Aug 29, 2016

The Library of Congress is digitizing its Braille music collection

posted by Larra Morris

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The National Library Service for the Blind and Physically Handicapped (NLS) at the Library of Congress houses the largest braille music collection on earth. The institution’s inventory of over 30,000 musical transcriptions cover a variety of genres, all written in the raised dot system invented by Louis Braille. It's the only collection in the NLS that hasn’t been fully digitized, and now there’s a massive project underway to change that, Hyperallergic reports.

Digitizing braille requires more effort than simply scanning a page into a computer. Before a DotScan scanner equipped with optical braille recognition makes the digital copy, the spaces separating the dots must be measured for accuracy. An archivist then has to look over each digital copy for errors and input corrections into the computer manually. A well-maintained 100-page music book can take as little as six hours to scan and proofread, but a manuscript with significant wear-and-tear can take five times as long.
via Mental Floss

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Aug 29, 2016

MIT's new 3D-printer makes objects that remember their shape

posted by Larra Morris

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3D printing has done a lot for medical science. It's helped us create better prosthetics, manufacture artificial vertebrae and even develop smaller internal cameras. Next, it could help us revolutionize medication delivery. MIT researchers are using a new 3D-printing process to create tiny structures that change shape at specific temperatures -- opening the door for a new drug delivery system that only medicates patients if they have a fever.
via Engadget

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Aug 29, 2016

Bubble-wrap key to creating a sponge that boils water

posted by Larra Morris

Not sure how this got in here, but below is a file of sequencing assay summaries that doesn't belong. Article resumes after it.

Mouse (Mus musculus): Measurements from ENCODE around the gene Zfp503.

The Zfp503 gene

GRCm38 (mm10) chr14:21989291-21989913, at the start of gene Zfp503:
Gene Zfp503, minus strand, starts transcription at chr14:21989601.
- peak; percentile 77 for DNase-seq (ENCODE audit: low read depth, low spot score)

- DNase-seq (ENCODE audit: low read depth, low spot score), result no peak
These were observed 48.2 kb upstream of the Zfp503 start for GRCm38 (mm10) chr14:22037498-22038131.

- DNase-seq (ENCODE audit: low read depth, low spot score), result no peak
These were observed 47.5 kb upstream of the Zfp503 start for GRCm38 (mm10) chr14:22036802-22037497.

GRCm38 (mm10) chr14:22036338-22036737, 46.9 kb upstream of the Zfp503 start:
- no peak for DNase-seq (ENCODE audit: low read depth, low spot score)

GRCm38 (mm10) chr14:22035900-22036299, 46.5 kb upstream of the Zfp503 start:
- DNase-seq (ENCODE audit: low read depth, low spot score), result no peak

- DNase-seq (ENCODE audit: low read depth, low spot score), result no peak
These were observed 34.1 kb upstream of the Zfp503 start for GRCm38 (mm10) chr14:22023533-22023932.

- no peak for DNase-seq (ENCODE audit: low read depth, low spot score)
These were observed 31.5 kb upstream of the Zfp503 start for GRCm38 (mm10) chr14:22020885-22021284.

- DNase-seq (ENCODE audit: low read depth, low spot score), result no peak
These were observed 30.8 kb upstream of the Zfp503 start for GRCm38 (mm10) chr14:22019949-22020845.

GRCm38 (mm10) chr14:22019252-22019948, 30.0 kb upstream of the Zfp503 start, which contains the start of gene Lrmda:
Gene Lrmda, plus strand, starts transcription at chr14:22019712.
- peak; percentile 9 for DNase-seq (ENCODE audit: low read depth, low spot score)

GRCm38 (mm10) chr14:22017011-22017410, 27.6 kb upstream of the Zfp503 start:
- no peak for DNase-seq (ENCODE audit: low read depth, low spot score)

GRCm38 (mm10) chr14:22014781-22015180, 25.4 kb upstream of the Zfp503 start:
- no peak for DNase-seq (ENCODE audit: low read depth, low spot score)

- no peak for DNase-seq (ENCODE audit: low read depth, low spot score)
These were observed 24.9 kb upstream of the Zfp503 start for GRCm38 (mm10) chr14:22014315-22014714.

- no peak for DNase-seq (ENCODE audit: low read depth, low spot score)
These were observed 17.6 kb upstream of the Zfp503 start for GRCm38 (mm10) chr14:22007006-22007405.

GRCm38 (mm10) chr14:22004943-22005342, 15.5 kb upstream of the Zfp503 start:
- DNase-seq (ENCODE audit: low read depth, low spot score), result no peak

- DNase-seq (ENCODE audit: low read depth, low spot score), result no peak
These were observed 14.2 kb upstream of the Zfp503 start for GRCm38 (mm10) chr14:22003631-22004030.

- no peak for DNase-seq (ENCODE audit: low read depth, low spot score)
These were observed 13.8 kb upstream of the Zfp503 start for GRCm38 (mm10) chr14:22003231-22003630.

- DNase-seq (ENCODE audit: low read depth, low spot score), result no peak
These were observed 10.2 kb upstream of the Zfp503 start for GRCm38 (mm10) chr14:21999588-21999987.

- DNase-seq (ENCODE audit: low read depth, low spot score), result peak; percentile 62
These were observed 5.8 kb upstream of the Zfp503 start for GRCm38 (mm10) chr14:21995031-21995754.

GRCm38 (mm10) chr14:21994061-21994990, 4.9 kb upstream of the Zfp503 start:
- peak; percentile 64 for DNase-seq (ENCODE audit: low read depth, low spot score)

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A team of engineers from the Massachusetts Institute of Technology (MIT)

has created a unique device that uses a bubble-wrap-encased sponge to boil water fueled by nothing but sunlight. The inexpensive nature of the device makes it an ideal candidate for use in applications such as wastewater treatment, residential water heating and medical tool sterilization, and continues to pave the way for the utilization of sponge-like materials for steam creation.
via New Atlas

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Image: Jeremy Cho

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Aug 26, 2016

Researchers are building a robotic Lionfish exterminator

posted by Larra Morris

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We joke around a lot about bringing about a horrific robot apocalypse, but let's get real: sometimes, building a killer robot is just the right thing to do. Well, at least when those robots are being used to cull invasive species. Researchers at Robots In Service of the Environment (RISE) are developing a robot to fight an invasive population of Lionfish that's threatening ecosystems off the coast of Florida as well as in the Caribbean and Bermuda.
via Engadget

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Aug 26, 2016

The immune system may influence our social interactions

posted by Larra Morris

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Last year, we reported that researchers at the University of Virginia School of Medicine made the breakthrough discovery that the immune system and the brain are not isolated from one another as previously thought, but connected through a system of lymphatic vessels. The astonishing discovery of a "new" part of the human body opened the door to new ways of looking at immunity. Now, building on that research, the same team has made a potentially even more startling breakthrough: The immune system may play a key role in controlling and shaping social behavior. Their results were published recently in the journal Nature.
via Mental Floss

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Aug 25, 2016

New Earth-like exoplanet could be discovery of the century

posted by Larra Morris

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In what’s being hailed as one of the biggest astronomical discoveries of the century, scientists with the European Southern Observatory (ESO) today confirmed the discovery of an Earth-like exoplanet in the habitable zone of Proxima Centauri—our nearest neighboring star. Details of the team’s discovery were just published in Nature.
via Gizmodo

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Aug 25, 2016

Japan's 2020 Olympics will make medals from smartphones

posted by Larra Morris

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According to Inhabitat, Japan is aiming to make their Olympic medals from recycled smartphones.

Unwanted electronics are a rich resource of precious metals: Many use elements struck from gold, silver, and copper. Nikkei Asian Review reports that in Japan, it’s estimated that about 315 pounds of gold was thrown in the trash in 2014, far exceeding the 21 pounds of gold used in the medals for the 2012 London Games.
via Mental Floss

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